I was personally surprised that in the majority of the interviews I made with Polish migrants about Brexit, there appear mentions about nationalistic behaviors of the British people. Even if the interviewees have not experienced them themselves, they were told about them by friends or know it third hand. Referendum campaign revealed much of these layers of nationalism in the British society in which attitude towards immigration and immigrants played a key role. We saw banners saying “Taking our country back” or “Britain for the British”. These sentiments were reinforced by statements of pro-Brexit politicians, like Nigel Farage, who twitted on 26 May 2016 “Mass immigration is still hopelessly out of control and set to get worse if we remain in the EU”. The atmosphere around the campaign caused or contributed to some dreadful events, like the fatal attack by a group of teenagers on a Polish migrant in Harlow, on August 2016, just two months after the referendum. This event provoked a lot of discussion in the Polish mediasphere both in the UK and in Poland, although it was not clear whether the murder had purely xenophobic substrate.
For some Poles this wave of nationalism and the feeling of being unwanted was one of the elements to take into consideration in their life strategies. According to my interviewees for some this could also be another factor in making decision to leave the UK. Ita Głowacka analyzed the internet forum mojawyspa.co.uk (Głowacka 2018: 84-100) and showed emotional reactions from 223 individual posts. 143 of them related to some manifestations of discrimination experienced by them in the UK. Some also were calls to revenge and self-defense. One of the key conclusions of the article was that the Poles in the UK felt increasingly alienated and endangered after the referendum in 2016. On the other hand the negative feelings towards the British also rose within themselves.
It is worth to quote, what an interviewee from Edinburgh said, that here nothing like this happened and I only heard rumors about what was going on in England. The Scots like Polish people. Similar opinion was shared by an interviewee from London, but he said that these acts of discrimination happened in the province, not in London. London is very multicultural. Roch Dunin-Wąsowicz writes on LSE blog (https://blogs.lse.ac.uk/brexit/2019/08/06/long-read-its-the-english-stupid/) that Brexit is an expression of English, not British nationalism and that it mainly concerned provinces. This of course goes along the outcomes of the referendum, where the majority of voters voting to leave were from small towns and villages of England, while Scotland and London recorded highest percentages of ‘remain’ supporters.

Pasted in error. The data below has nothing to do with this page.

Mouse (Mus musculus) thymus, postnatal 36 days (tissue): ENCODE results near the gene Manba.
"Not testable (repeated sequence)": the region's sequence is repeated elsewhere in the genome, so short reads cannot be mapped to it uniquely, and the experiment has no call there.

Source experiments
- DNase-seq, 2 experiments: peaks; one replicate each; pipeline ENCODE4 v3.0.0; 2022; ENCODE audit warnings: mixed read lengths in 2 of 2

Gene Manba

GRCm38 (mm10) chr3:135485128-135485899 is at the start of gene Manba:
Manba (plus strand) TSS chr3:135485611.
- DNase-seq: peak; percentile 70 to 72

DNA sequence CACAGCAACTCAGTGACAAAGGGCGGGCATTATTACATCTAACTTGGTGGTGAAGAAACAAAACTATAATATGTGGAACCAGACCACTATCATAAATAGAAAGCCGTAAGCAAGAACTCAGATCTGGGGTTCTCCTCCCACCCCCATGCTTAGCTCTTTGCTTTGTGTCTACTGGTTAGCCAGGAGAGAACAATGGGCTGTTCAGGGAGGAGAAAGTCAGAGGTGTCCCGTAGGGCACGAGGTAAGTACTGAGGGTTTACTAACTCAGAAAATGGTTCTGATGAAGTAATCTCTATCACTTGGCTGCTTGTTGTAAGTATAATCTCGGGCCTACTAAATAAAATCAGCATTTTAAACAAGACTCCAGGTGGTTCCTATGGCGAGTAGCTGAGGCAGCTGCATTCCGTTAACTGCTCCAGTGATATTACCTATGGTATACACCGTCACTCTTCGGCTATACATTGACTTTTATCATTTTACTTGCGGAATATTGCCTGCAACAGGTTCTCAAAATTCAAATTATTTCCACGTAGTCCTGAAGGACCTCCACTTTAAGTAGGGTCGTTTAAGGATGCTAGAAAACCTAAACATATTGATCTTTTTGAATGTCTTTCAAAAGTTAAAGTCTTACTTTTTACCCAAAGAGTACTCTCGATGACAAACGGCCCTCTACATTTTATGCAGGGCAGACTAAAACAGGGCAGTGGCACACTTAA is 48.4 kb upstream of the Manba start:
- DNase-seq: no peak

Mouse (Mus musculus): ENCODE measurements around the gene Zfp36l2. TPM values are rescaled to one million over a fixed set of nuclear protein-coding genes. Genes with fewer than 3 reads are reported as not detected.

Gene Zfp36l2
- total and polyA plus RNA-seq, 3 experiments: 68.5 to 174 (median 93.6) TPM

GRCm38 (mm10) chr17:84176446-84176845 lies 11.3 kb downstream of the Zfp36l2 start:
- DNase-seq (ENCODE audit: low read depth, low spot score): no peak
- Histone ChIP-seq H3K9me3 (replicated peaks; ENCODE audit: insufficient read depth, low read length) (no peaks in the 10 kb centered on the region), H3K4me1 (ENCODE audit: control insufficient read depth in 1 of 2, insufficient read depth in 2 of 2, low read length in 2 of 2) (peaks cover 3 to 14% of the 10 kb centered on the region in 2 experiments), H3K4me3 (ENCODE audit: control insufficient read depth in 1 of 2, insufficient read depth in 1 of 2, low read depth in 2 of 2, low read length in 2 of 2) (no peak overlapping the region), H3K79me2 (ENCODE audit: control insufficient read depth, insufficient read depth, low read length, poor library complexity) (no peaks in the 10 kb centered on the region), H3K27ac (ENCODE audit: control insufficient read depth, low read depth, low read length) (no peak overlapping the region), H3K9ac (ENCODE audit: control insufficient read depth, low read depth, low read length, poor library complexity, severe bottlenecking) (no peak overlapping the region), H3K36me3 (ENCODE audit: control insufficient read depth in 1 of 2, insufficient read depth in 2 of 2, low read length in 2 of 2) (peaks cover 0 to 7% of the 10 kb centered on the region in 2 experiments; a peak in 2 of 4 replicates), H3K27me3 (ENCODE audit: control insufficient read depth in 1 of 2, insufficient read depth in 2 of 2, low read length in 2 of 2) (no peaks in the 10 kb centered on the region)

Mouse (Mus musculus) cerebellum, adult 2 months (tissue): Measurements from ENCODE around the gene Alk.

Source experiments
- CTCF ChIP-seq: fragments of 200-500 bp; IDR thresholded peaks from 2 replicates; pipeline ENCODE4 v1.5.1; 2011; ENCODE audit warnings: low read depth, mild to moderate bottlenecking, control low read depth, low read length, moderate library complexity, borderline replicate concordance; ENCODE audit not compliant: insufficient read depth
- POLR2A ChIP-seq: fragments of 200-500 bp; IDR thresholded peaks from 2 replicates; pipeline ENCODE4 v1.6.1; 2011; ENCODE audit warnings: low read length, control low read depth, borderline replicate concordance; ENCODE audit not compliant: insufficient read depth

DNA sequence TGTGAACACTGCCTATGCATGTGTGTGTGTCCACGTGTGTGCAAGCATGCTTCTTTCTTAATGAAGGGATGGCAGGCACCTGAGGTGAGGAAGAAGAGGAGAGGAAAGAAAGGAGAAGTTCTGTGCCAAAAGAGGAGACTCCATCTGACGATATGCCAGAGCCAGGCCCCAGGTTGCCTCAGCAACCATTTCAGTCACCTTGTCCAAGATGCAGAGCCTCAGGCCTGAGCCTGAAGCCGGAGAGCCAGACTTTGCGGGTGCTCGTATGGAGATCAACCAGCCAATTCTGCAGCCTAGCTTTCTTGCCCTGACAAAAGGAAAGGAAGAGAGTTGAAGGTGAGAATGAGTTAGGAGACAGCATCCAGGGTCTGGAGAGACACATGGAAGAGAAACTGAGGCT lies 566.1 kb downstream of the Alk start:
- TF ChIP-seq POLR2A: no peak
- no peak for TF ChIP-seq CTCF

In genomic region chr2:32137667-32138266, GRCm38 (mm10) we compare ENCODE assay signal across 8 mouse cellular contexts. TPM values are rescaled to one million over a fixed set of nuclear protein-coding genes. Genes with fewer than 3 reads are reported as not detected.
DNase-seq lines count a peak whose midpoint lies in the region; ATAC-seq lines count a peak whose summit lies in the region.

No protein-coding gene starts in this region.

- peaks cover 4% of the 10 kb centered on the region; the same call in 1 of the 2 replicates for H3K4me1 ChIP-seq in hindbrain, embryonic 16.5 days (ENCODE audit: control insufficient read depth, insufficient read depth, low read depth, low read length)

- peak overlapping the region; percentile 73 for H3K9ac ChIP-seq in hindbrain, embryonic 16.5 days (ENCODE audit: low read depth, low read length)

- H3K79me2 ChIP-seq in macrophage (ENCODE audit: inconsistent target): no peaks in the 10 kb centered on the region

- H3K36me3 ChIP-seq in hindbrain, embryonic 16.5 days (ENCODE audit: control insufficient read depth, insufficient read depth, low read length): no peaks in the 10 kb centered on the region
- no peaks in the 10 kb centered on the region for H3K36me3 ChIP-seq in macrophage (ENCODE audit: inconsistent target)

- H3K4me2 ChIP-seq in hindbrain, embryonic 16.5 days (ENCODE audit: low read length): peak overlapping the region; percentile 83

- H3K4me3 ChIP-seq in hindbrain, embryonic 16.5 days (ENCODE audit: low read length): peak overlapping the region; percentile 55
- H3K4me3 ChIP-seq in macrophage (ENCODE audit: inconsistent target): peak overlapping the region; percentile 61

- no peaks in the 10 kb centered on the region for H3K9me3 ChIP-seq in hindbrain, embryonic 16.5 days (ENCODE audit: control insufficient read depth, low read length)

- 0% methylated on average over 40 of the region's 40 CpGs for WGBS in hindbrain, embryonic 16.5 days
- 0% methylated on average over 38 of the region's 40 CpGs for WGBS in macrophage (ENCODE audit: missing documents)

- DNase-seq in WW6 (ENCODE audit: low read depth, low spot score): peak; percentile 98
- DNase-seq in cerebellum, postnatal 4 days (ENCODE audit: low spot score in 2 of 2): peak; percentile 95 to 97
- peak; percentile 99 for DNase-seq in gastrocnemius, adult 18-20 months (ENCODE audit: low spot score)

English nationalism, according to professor Mike Savage rose from two factors: economical and the one referring to identity. According to a survey held in 2008 a vast majority of British people do not have racist or nationalistic attitudes, with only 1.5% declaring that having a non-British neighbor would be very bad to them and over 25% would feel happy to have such neighbors. However, most of the society have an ambivalent or undecided approach and thus can be manipulated by the slogans and xenophobic discourse. During the Brexit referendum parts of political elites pushed this uncertain part of the society towards more nationalistic arguments and interpretations which was noticed by most of the Polish immigrants.